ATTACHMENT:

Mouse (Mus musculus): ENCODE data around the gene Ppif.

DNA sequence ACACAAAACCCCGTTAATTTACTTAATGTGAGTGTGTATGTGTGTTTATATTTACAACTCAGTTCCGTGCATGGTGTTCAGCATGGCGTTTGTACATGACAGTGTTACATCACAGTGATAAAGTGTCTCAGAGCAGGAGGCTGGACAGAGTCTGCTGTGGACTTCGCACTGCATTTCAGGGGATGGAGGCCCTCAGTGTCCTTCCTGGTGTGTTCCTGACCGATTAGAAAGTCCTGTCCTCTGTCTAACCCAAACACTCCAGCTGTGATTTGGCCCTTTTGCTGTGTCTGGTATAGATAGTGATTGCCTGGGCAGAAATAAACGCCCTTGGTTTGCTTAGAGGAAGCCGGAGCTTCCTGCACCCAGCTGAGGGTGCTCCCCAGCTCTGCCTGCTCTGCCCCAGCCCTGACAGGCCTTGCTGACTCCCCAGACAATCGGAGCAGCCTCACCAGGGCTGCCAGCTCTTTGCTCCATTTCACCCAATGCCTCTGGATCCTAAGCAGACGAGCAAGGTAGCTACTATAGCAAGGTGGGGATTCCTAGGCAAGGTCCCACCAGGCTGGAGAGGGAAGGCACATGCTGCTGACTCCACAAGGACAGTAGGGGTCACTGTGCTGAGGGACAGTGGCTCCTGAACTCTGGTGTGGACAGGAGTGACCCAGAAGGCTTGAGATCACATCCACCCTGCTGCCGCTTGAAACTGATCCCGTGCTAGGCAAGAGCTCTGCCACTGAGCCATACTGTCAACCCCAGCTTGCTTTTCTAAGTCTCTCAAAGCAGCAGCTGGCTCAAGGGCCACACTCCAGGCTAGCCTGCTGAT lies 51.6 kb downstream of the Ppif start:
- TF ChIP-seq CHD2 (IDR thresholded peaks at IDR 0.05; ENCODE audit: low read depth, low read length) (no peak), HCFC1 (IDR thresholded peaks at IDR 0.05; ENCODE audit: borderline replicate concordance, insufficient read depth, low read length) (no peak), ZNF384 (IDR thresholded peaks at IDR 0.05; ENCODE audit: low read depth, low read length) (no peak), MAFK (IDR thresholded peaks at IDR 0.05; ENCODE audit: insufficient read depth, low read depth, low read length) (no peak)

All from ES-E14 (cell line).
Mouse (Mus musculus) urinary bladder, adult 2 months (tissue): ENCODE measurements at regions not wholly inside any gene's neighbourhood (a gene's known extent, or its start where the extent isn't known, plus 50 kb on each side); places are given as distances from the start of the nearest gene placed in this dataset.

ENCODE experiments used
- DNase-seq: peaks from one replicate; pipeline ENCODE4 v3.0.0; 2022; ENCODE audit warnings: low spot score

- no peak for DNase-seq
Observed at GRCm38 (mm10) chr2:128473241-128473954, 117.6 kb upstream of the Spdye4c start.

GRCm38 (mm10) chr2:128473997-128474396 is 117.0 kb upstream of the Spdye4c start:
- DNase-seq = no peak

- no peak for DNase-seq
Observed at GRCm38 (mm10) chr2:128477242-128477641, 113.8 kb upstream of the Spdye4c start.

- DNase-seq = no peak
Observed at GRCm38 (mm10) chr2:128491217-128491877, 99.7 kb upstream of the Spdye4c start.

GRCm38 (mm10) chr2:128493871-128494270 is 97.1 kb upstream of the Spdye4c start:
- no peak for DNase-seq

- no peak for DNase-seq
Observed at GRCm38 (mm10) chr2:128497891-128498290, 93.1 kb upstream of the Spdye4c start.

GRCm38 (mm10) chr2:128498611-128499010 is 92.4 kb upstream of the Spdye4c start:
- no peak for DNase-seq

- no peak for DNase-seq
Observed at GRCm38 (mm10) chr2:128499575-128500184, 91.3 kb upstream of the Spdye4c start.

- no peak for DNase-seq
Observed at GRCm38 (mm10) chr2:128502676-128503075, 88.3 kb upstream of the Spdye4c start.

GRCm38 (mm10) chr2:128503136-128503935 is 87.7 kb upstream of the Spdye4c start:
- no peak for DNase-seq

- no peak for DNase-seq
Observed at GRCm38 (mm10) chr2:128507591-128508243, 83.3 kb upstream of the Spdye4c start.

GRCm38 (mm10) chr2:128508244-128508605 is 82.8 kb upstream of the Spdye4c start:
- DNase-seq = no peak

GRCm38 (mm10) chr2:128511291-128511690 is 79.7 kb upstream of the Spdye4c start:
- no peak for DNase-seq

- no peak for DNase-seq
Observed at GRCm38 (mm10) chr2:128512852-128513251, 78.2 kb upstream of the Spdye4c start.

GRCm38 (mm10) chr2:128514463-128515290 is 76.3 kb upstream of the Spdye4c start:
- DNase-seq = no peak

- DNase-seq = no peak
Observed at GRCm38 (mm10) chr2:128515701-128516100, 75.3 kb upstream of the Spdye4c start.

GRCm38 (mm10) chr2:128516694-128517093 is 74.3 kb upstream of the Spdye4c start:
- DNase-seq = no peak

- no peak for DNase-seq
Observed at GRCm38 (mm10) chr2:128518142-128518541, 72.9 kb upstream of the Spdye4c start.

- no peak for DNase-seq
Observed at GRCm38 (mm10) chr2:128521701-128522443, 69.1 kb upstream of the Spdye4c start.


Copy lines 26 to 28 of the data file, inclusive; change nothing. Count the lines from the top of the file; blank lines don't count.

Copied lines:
GRCm38 (mm10) chr2:128503136-128503935 is 87.7 kb upstream of the Spdye4c start:
- no peak for DNase-seq

- no peak for DNase-seq